Keywords: Anemia, diabetes, elderly, hypertension, visual impairment


How to cite this article:
Bharati DR, Pal R, Rekha R, Yamuna T V, Kar S, Radjou AN. Ageing in Puducherry, South India: An overview of morbidity profile. J Pharm Bioall Sci 2011;3:537-42

How to cite this URL:
Bharati DR, Pal R, Rekha R, Yamuna T V, Kar S, Radjou AN. Ageing in Puducherry, South India: An overview of morbidity profile. J Pharm Bioall Sci [serial online] 2011 [cited 2019 Mar 19];3:537-42. Available from: http://www.jpbsonline.org/text.asp?2011/3/4/537/90111

The elderly population in India increased from 20 million in 1951 to 57 million in 1991, and is expected to be 198 million in 2030 and 326 million in 2050; 33% are living below the poverty line, 90% from the unorganized sector with no social security. [1],[2] In rapidly ageing populations, we urgently need to reappraise the complex and uncomfortable relations between age discrimination, distributive justice, quality and length of life. [3] Both perceived health and chronic illness are major elements of health status in elderly and there is growing evidence that older people are at risk for manifold comorbidities. [4] Researchers examined life course social, gender and ethnic inequalities in activities of daily living (ADL) disability and opined that the decreasing social inequalities during childhood and adulthood will reduce the socioeconomic inequalities in disability in old age. [5] A thorough examination of the geriatric morbidity and Related risk factors are required to improve the delivery of health care to the elderly. [6] There is a need to highlight the medical and socioeconomic problems of elderly people in India, and strategies for bringing about an improvement in their quality of life also need. [7] This study was performed in order to assess the health problems of the elderly people and its relationship with advancement of age and other variables.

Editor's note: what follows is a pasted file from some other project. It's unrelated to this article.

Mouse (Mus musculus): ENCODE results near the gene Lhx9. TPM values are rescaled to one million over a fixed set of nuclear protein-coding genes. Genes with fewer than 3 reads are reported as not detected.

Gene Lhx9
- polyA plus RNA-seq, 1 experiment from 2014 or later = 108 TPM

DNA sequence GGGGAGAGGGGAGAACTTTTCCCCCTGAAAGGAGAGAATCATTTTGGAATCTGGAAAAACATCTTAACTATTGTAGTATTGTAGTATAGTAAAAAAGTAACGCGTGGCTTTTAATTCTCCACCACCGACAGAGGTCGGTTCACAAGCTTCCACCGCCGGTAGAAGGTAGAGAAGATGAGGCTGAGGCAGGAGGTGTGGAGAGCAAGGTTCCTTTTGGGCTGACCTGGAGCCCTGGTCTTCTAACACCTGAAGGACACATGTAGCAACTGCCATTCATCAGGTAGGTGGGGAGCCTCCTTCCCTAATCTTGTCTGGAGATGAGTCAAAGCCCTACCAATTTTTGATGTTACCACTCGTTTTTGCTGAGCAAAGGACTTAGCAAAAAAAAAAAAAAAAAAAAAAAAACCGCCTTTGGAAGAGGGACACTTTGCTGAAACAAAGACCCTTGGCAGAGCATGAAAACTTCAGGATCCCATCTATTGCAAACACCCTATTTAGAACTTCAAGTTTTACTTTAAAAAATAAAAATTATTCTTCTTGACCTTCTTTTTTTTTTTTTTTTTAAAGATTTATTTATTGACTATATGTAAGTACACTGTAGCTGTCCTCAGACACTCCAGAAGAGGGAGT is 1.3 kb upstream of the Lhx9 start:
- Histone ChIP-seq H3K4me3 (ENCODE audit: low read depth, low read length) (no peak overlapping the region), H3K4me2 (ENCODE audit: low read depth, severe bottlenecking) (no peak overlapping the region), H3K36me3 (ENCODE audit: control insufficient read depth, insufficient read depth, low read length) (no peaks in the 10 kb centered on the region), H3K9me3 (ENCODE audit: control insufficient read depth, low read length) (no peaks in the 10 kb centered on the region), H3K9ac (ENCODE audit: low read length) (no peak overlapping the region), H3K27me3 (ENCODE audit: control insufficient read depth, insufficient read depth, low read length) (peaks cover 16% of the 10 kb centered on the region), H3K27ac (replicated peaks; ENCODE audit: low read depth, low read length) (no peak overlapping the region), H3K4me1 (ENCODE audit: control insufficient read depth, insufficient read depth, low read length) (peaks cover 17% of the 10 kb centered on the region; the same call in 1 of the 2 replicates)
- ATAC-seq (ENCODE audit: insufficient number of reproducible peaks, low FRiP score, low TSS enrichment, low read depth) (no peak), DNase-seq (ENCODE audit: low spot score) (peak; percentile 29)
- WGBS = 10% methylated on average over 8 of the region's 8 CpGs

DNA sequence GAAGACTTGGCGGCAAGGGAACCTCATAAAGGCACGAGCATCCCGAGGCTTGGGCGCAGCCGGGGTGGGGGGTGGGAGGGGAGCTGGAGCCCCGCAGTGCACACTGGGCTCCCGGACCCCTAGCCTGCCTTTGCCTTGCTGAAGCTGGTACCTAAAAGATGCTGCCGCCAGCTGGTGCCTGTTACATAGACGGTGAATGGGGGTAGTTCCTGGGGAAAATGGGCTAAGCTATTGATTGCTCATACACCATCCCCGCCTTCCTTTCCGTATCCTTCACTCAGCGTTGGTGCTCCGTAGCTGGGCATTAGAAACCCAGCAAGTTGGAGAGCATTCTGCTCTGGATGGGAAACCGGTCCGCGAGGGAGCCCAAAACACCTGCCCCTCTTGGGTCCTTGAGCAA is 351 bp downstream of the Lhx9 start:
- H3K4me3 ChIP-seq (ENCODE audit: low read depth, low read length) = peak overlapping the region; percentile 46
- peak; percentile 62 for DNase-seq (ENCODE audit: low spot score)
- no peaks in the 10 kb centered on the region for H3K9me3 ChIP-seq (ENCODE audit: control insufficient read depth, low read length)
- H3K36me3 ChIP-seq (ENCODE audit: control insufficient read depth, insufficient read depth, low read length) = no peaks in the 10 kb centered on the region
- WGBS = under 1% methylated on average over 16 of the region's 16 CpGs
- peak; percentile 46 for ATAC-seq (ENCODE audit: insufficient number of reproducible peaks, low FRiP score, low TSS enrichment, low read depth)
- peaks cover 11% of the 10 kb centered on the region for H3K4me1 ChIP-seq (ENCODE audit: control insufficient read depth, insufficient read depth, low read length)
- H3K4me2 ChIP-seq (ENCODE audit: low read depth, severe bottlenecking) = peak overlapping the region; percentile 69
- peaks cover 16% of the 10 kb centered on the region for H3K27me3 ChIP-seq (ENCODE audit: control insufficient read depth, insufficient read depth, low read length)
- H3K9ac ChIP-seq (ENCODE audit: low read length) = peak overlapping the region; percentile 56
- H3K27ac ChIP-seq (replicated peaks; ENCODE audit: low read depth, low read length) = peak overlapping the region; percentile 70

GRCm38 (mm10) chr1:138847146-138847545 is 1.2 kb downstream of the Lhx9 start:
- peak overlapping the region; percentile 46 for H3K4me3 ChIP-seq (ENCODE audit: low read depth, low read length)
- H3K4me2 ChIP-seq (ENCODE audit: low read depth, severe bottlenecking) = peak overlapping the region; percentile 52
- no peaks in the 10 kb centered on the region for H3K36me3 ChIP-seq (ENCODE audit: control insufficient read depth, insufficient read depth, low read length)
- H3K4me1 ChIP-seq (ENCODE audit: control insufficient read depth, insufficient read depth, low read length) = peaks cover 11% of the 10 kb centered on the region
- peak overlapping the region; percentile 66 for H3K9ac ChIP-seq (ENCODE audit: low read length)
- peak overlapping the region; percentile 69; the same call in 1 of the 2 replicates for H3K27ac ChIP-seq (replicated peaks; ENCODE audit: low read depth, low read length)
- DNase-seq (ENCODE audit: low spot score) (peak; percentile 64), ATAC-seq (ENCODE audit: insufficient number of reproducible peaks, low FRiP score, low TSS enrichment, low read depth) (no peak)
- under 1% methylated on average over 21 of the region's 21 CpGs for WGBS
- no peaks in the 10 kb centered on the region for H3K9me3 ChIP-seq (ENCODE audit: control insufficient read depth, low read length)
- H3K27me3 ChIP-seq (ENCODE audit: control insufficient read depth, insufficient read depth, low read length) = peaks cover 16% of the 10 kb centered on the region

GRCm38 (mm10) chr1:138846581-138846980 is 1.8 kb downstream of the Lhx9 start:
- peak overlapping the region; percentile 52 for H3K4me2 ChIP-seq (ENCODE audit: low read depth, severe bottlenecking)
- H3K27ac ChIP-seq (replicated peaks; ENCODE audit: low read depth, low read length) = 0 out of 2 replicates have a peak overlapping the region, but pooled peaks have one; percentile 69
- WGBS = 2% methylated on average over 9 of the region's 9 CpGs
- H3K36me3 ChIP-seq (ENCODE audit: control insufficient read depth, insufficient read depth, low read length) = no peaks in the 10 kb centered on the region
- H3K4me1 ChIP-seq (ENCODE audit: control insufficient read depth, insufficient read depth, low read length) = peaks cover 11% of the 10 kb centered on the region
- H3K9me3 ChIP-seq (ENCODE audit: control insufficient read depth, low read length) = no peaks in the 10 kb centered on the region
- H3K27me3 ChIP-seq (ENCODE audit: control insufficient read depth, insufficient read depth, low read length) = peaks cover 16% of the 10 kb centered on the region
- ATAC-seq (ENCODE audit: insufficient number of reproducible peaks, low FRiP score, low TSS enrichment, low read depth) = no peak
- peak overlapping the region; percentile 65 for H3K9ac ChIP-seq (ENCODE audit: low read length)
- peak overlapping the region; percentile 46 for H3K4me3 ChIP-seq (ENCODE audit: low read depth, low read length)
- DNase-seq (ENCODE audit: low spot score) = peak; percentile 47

Materials and Methods Top


This cross-sectional study was conducted in the rural and urban field practice area of Mahatma Gandhi Medical College and Research Institute, Puducherry, from 1 st December 2007 to 31 st May 2008 on 214 elderly participants of age 60 years and above with no interventions. We identified 225 eligible individuals from the electoral roll and included all of them in our study. We prepared two separate lists, one for urban and another for rural area for data collection. Non-respondents (unable to respond even with the help of caregivers on three separate attempts) were 11 and 214 elderly persons finally participated.